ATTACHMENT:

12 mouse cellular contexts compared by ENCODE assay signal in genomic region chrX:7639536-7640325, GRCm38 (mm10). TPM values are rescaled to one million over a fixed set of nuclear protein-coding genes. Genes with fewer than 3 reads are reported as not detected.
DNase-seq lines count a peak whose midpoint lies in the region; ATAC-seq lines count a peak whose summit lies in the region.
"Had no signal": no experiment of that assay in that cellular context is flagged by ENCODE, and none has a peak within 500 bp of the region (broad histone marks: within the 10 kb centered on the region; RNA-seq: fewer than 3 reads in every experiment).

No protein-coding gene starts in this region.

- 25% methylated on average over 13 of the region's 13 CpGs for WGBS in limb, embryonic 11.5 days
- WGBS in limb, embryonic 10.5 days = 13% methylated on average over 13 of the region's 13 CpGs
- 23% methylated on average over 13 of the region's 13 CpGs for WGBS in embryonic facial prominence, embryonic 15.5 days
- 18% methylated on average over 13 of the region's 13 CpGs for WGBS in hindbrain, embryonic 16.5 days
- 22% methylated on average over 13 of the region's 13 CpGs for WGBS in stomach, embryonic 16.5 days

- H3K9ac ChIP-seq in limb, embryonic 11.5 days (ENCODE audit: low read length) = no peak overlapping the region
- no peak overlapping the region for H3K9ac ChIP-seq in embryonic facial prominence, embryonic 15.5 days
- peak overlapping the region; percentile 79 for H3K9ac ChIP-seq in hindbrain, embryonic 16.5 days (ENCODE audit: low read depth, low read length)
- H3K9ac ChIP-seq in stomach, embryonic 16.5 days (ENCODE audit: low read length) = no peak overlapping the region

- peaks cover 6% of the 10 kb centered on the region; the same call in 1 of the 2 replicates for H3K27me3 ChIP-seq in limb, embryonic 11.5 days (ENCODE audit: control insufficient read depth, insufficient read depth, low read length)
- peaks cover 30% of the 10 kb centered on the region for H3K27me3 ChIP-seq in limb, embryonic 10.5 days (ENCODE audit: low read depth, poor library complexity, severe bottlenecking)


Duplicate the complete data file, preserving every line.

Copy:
12 mouse cellular contexts compared by ENCODE assay signal in genomic region chrX:7639536-7640325, GRCm38 (mm10). TPM values are rescaled to one million over a fixed set of nuclear protein-coding genes. Genes with fewer than 3 reads are reported as not detected.
DNase-seq lines count a peak whose midpoint lies in the region; ATAC-seq lines count a peak whose summit lies in the region.
"Had no signal": no experiment of that assay in that cellular context is flagged by ENCODE, and none has a peak within 500 bp of the region (broad histone marks: within the 10 kb centered on the region; RNA-seq: fewer than 3 reads in every experiment).

No protein-coding gene starts in this region.

- 25% methylated on average over 13 of the region's 13 CpGs for WGBS in limb, embryonic 11.5 days
- WGBS in limb, embryonic 10.5 days = 13% methylated on average over 13 of the region's 13 CpGs
- 23% methylated on average over 13 of the region's 13 CpGs for WGBS in embryonic facial prominence, embryonic 15.5 days
- 18% methylated on average over 13 of the region's 13 CpGs for WGBS in hindbrain, embryonic 16.5 days
- 22% methylated on average over 13 of the region's 13 CpGs for WGBS in stomach, embryonic 16.5 days

- H3K9ac ChIP-seq in limb, embryonic 11.5 days (ENCODE audit: low read length) = no peak overlapping the region
- no peak overlapping the region for H3K9ac ChIP-seq in embryonic facial prominence, embryonic 15.5 days
- peak overlapping the region; percentile 79 for H3K9ac ChIP-seq in hindbrain, embryonic 16.5 days (ENCODE audit: low read depth, low read length)
- H3K9ac ChIP-seq in stomach, embryonic 16.5 days (ENCODE audit: low read length) = no peak overlapping the region

- peaks cover 6% of the 10 kb centered on the region; the same call in 1 of the 2 replicates for H3K27me3 ChIP-seq in limb, embryonic 11.5 days (ENCODE audit: control insufficient read depth, insufficient read depth, low read length)
- peaks cover 30% of the 10 kb centered on the region for H3K27me3 ChIP-seq in limb, embryonic 10.5 days (ENCODE audit: low read depth, poor library complexity, severe bottlenecking)